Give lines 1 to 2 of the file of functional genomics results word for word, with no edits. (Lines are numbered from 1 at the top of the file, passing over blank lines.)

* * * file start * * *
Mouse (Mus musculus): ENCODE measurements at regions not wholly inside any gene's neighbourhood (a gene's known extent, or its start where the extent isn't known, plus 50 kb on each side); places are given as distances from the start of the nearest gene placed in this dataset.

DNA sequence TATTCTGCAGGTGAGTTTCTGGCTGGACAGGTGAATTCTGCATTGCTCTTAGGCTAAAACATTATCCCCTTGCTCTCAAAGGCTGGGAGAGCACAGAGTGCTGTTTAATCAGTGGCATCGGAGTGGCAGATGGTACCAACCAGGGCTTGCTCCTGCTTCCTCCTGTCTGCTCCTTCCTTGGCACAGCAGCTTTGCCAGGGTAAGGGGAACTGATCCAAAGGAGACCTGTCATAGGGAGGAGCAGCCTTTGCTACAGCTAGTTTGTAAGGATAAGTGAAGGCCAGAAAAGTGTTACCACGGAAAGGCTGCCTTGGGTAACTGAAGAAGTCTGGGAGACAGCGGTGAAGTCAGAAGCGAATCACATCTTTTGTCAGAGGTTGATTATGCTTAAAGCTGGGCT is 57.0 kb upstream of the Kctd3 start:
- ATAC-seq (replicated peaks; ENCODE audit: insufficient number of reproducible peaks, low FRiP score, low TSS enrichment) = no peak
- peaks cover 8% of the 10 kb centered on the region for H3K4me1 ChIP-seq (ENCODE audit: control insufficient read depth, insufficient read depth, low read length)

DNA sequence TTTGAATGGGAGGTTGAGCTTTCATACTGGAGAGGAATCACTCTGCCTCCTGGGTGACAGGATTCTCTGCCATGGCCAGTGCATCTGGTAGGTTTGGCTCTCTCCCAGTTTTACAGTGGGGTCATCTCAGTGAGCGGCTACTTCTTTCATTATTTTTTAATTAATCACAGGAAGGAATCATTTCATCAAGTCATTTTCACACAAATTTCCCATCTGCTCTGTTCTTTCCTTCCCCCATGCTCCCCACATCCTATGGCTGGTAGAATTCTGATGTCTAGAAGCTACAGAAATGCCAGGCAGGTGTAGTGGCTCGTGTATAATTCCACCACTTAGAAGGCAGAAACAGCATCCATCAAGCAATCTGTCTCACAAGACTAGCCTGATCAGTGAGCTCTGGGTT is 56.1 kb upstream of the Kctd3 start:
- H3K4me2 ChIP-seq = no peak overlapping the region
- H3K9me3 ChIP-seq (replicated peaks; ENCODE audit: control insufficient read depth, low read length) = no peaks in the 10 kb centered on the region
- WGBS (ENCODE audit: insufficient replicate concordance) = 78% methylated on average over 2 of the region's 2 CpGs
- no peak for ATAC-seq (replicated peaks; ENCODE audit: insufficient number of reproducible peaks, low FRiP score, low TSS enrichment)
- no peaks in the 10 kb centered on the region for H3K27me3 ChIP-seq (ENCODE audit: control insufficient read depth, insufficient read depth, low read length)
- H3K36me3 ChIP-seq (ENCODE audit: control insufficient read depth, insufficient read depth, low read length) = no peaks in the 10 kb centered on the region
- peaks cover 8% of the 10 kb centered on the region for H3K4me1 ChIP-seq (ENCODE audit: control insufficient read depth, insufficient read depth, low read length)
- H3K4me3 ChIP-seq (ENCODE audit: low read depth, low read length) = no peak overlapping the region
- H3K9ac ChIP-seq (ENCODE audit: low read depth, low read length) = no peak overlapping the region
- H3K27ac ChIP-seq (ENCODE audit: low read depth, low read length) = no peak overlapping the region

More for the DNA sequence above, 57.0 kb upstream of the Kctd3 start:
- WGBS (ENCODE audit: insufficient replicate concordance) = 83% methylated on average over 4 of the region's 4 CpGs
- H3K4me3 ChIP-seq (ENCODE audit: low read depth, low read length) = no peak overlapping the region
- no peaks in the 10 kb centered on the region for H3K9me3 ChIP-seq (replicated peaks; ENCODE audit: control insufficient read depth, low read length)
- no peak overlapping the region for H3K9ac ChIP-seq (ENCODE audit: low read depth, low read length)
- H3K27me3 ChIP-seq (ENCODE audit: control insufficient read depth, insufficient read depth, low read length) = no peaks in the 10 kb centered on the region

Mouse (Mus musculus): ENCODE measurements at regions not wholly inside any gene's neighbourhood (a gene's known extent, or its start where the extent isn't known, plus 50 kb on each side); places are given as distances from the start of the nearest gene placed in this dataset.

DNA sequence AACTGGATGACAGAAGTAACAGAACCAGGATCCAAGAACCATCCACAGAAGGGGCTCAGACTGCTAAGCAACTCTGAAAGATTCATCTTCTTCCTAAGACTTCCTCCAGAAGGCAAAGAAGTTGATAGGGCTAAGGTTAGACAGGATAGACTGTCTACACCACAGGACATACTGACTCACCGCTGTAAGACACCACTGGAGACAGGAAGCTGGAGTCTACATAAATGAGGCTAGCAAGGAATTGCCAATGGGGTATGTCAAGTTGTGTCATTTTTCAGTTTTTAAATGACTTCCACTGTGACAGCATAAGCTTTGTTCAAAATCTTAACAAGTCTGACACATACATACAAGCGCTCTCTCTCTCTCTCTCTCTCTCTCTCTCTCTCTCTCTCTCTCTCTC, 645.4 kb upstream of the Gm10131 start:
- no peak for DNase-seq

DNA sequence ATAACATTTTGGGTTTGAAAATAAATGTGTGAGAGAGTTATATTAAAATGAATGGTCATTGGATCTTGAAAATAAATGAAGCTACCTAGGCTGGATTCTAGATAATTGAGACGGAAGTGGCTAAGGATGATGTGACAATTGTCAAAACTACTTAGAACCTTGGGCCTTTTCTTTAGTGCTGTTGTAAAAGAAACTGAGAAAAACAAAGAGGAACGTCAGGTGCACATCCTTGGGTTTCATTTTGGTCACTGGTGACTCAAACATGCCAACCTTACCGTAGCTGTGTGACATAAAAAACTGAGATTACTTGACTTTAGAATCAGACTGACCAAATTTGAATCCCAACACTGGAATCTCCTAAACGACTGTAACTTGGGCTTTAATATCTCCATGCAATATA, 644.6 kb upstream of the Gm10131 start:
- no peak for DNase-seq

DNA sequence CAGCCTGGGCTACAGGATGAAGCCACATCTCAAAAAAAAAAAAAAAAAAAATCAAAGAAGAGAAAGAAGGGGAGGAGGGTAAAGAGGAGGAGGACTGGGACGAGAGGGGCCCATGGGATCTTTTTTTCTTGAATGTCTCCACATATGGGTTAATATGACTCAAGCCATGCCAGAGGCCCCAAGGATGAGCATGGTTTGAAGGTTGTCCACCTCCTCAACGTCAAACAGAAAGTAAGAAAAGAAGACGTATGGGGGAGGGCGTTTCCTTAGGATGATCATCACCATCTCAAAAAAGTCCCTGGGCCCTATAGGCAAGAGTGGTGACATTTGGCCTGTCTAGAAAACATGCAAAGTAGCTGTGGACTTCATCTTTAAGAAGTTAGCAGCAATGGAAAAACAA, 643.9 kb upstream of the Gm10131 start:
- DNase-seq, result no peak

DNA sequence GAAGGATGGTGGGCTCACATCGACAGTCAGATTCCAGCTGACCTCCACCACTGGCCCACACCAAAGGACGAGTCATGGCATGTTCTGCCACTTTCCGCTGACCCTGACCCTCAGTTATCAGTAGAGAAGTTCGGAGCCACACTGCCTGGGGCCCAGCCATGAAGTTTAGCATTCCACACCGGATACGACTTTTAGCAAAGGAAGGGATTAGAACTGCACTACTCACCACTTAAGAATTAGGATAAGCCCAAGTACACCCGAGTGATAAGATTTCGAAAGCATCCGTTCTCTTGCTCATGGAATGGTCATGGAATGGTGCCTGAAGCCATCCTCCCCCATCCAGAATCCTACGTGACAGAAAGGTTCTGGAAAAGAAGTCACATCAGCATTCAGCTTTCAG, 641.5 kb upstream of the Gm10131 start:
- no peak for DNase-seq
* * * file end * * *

Mouse (Mus musculus): ENCODE measurements at regions not wholly inside any gene's neighbourhood (a gene's known extent, or its start where the extent isn't known, plus 50 kb on each side); places are given as distances from the start of the nearest gene placed in this dataset.

DNA sequence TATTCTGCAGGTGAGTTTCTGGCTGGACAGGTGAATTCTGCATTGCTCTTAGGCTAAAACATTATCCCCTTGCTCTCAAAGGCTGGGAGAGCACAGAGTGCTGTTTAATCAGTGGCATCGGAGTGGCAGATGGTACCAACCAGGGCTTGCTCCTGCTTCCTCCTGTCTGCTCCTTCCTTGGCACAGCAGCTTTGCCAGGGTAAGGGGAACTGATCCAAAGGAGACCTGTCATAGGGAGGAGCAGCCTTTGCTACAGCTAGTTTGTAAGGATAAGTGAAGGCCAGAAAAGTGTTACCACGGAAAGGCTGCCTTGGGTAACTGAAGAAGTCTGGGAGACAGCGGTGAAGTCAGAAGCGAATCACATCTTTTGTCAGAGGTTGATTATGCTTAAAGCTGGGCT is 57.0 kb upstream of the Kctd3 start: